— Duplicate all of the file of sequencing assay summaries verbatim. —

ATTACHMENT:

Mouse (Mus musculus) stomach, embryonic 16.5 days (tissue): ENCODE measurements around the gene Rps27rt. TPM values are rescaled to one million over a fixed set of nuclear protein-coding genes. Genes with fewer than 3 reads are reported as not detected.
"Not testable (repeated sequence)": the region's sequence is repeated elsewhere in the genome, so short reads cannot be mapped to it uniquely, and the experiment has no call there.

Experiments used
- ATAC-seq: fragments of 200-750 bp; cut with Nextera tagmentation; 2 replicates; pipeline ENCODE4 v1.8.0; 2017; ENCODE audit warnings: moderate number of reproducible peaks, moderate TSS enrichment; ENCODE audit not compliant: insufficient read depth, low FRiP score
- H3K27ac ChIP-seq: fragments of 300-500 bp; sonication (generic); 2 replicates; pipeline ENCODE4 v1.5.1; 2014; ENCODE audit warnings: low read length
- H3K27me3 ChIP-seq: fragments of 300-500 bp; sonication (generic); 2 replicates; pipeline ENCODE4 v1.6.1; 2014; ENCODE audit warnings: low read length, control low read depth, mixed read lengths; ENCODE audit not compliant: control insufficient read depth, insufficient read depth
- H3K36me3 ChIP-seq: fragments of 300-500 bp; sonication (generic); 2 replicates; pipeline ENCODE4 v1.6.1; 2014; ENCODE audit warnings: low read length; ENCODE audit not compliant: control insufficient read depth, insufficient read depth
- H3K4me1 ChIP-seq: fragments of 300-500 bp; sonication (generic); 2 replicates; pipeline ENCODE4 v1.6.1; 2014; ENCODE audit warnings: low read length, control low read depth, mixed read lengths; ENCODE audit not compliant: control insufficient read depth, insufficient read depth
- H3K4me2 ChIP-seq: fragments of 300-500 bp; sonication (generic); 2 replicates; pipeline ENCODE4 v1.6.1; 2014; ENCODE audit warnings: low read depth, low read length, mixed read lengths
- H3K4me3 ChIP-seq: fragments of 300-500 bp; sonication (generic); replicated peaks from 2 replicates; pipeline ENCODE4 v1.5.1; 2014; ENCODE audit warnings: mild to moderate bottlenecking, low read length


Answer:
Mouse (Mus musculus) stomach, embryonic 16.5 days (tissue): ENCODE measurements around the gene Rps27rt. TPM values are rescaled to one million over a fixed set of nuclear protein-coding genes. Genes with fewer than 3 reads are reported as not detected.
"Not testable (repeated sequence)": the region's sequence is repeated elsewhere in the genome, so short reads cannot be mapped to it uniquely, and the experiment has no call there.

Experiments used
- ATAC-seq: fragments of 200-750 bp; cut with Nextera tagmentation; 2 replicates; pipeline ENCODE4 v1.8.0; 2017; ENCODE audit warnings: moderate number of reproducible peaks, moderate TSS enrichment; ENCODE audit not compliant: insufficient read depth, low FRiP score
- H3K27ac ChIP-seq: fragments of 300-500 bp; sonication (generic); 2 replicates; pipeline ENCODE4 v1.5.1; 2014; ENCODE audit warnings: low read length
- H3K27me3 ChIP-seq: fragments of 300-500 bp; sonication (generic); 2 replicates; pipeline ENCODE4 v1.6.1; 2014; ENCODE audit warnings: low read length, control low read depth, mixed read lengths; ENCODE audit not compliant: control insufficient read depth, insufficient read depth
- H3K36me3 ChIP-seq: fragments of 300-500 bp; sonication (generic); 2 replicates; pipeline ENCODE4 v1.6.1; 2014; ENCODE audit warnings: low read length; ENCODE audit not compliant: control insufficient read depth, insufficient read depth
- H3K4me1 ChIP-seq: fragments of 300-500 bp; sonication (generic); 2 replicates; pipeline ENCODE4 v1.6.1; 2014; ENCODE audit warnings: low read length, control low read depth, mixed read lengths; ENCODE audit not compliant: control insufficient read depth, insufficient read depth
- H3K4me2 ChIP-seq: fragments of 300-500 bp; sonication (generic); 2 replicates; pipeline ENCODE4 v1.6.1; 2014; ENCODE audit warnings: low read depth, low read length, mixed read lengths
- H3K4me3 ChIP-seq: fragments of 300-500 bp; sonication (generic); replicated peaks from 2 replicates; pipeline ENCODE4 v1.5.1; 2014; ENCODE audit warnings: mild to moderate bottlenecking, low read length